Outside Voices: Sherwin Banfield


Outside Voices is an interview series in which Community-Word Project catches up with community members.

Portrait of artist in a beanie and scarf shown in three quarters profile again black background.

 In an unusual twist on this installment of Outside Voices, we hear from artist Sherwin Banfield who will be honored at our 24th Annual Benefit, Writing Our Future, on April 4, 2024.

Sherwin Banfield, a native of Trinidad and Tobago, now lives in Queens, NY with his family. His creative practice tends to deconstruct the imaginative and physical journey of identity within his preferred subject matter, the human experience.

Recent projects build upon experimental ideas of encompassing various mixed materials with traditional sculpture; lighting, sound and solar power that he refers to as Sustainable Sonic Sculpture.

His public sculpture ‘Sky’s the Limit in the County of Kings’ fused the identity of Brooklyn Hip-Hop Legend The Notorious B.I.G., with his musical legacy into a sonic monument. The intention is to reintroduce the multi-dimensional contributions of Hip-Hop Legends, through a multi-sensory experience in Monumentality.

Artist stands next to his monumental metal sculpture of hip hop icon Christopher “The Notorious B.I.G.” Wallace (AKA Biggie)

The Billie Holliday Theater and Sherwin commemorated Black History Month with the launch of Sky’s The Limit: Music is My Resistance, a unique visual art exhibition experience exploring the concept of Black resistance through music. The exhibition is anchored by Sherwin Banfield’s larger-than-life sculpture of hip hop icon Christopher “The Notorious B.I.G.” Wallace (AKA Biggie).

Sculpture of hip hop icon Christopher “The Notorious B.I.G.” Wallace (AKA Biggie) at The Billie Holliday Theater in Bed Stuy, BrooklynImage by: Natsuki Takauji

From Artist Sherwin Banfield:

“My current and future projects explore my interest and overall goal in preserving artists and community stories within Hip-hop Culture. This goal is to increase representation and diversity in the space of public art by focusing on the contributions of people of color, recognized as culture shifters, including the neighborhoods that raise and nurture their talents.

The first three generations of New York Hip-Hop culture have been of particular interest to me, which includes the foundation of Hip-Hop, it’s pioneers and its evolution as a cultural force around the world.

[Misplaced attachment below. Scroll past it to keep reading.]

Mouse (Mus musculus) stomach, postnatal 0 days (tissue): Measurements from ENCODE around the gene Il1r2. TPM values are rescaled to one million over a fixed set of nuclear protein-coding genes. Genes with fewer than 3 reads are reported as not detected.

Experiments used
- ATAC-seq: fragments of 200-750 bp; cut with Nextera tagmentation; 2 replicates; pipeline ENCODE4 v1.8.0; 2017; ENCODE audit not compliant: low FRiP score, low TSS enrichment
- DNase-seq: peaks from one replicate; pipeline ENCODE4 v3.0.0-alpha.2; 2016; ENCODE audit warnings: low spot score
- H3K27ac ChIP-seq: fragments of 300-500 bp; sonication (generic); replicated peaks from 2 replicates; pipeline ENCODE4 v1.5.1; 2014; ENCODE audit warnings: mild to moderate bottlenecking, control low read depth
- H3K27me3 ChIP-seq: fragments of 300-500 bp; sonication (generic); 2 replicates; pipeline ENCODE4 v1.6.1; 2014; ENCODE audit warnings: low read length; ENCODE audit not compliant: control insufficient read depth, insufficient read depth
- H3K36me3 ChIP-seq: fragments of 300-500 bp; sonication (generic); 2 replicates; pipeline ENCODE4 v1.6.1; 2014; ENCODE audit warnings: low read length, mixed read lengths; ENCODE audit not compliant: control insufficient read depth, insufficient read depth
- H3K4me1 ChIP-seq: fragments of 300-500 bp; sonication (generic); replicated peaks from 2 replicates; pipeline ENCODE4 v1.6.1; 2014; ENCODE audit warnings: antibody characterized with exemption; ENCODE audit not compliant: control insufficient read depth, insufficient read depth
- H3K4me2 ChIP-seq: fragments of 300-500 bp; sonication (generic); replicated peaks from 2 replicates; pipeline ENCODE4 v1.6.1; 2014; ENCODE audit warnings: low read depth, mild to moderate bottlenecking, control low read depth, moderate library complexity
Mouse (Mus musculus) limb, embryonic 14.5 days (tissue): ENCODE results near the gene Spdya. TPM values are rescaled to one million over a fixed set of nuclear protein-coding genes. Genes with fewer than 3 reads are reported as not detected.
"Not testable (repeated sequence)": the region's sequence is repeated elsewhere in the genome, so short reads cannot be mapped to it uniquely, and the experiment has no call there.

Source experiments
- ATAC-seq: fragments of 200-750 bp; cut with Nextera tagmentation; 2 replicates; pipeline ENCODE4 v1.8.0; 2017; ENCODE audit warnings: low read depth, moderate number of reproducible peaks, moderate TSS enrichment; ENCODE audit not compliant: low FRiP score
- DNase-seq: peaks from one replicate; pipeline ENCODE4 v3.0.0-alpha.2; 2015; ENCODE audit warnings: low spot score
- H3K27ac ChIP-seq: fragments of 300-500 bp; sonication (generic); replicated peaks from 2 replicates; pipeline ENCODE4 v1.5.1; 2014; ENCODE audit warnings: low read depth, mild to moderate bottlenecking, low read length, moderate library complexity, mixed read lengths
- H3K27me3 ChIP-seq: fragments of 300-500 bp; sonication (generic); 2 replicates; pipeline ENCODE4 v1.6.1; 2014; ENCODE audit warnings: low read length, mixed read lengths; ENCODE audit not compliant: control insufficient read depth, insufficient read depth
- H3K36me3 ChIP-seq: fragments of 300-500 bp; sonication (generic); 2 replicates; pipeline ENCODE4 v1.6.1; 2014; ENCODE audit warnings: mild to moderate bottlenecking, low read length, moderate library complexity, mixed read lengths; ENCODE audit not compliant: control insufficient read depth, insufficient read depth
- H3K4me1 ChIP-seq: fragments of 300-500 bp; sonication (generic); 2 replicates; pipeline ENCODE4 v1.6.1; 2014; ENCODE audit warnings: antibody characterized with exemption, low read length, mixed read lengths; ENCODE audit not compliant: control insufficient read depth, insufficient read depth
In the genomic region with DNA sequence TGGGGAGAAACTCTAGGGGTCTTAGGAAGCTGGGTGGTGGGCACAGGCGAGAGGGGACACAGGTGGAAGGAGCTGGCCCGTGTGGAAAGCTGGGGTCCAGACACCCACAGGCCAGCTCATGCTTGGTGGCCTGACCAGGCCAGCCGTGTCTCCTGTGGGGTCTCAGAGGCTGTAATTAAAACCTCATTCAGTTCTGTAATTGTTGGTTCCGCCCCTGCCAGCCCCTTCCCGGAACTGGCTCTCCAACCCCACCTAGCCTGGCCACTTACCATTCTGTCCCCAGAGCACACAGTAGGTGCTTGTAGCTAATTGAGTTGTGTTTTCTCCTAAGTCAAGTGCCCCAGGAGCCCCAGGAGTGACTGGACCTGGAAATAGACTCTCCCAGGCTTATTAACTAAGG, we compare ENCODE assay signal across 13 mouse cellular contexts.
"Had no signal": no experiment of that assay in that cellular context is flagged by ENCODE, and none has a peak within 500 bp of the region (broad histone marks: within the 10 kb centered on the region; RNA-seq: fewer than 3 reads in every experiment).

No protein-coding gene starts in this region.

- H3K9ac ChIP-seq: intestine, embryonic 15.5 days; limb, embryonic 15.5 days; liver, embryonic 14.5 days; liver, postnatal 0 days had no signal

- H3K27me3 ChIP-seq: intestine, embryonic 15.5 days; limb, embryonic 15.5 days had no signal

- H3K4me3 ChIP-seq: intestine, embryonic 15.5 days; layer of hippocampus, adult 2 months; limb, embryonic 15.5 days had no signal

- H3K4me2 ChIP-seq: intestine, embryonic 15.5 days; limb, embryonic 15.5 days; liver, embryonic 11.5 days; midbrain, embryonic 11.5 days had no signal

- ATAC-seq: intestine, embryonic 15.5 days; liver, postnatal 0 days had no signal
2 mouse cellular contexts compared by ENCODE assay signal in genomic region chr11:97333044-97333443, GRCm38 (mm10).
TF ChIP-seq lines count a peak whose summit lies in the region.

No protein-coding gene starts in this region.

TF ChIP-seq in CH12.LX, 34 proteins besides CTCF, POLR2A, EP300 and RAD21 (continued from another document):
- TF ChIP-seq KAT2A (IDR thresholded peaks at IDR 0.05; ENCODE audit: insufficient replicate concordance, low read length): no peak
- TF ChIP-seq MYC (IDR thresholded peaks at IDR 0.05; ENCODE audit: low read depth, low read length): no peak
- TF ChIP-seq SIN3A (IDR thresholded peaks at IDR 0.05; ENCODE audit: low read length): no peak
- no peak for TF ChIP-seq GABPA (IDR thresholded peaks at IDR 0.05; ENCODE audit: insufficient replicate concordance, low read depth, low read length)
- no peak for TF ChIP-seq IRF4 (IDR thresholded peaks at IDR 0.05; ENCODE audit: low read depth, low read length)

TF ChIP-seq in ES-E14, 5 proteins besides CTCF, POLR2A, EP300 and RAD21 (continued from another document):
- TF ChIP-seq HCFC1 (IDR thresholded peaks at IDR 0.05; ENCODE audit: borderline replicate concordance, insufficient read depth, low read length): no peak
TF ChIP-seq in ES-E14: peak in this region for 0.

Hip-Hop traces it’s roots back to New York’s South Bronx in the 1970’s where young disenfranchised BIPOC communities threw parties in community centers and NYC Parks, birthing a culture that has blossomed into today’s number one music genre. This culture has shifted minds, bodies and souls and continues to inspire and challenge the world.

From the borough of the Bronx, Hip-Hop branched out into Queens and the five boroughs, Long Island, New Jersey, then beyond, nationally and internationally. As an young immigrant arriving from Trinidad and Tobago in the early 1980’s, Hip Hop had the greatest impression on me. This fascinating culture continued to inspire into my teenage years then further into adulthood. It not only impressed upon me a unique style of spoken word over rhythmic drums and samples, but it exposed another side of American History that was not being taught to me in my new educational system. If provided a glimpse into the conditions of BIPOC American life, it’s challenges and joy.

It’s very rewarding to contribute to this incredible culture using the skills and talents that I’ve nurtured over twenty years in which I continue to develop. I believe Art is essential to feeding the soul. It represents our shared values while shaping our culture and defining our time. It captures a feeling and evokes a reaction. Art can inspire a child and motivate a community. My mission is to preserve, uplift, engage and promote the historical contributions of our culture shifting sons & daughters, and to connect and unify our community with public art.”

Web: www.sherwinbanfield.com
Insta: Sherwintheartist

Banfield holds a BFA with honors from Parsons School of Design and studied figurative
sculpture at The Art Students League of New York. He is a recipient of the AugustaSavage Grant with the National Sculpture Society, the Downtown Brooklyn + Dumbo Art Fund Grant, the NYC Art in the Parks: Alliance for FMCP Grant, the Socrates Annual Emerging Artist Fellowship, the Fantasy Fund Fellowship at Modern Art Foundry and the Art Students League of New York’s Model to Monument Fellowship. In 2023, Banfield was the AnkhLave Public Artist-In-Residence and part of the “Branching Out: Trees as Community Hosts” Exhibition at the Brooklyn Botanic Garden.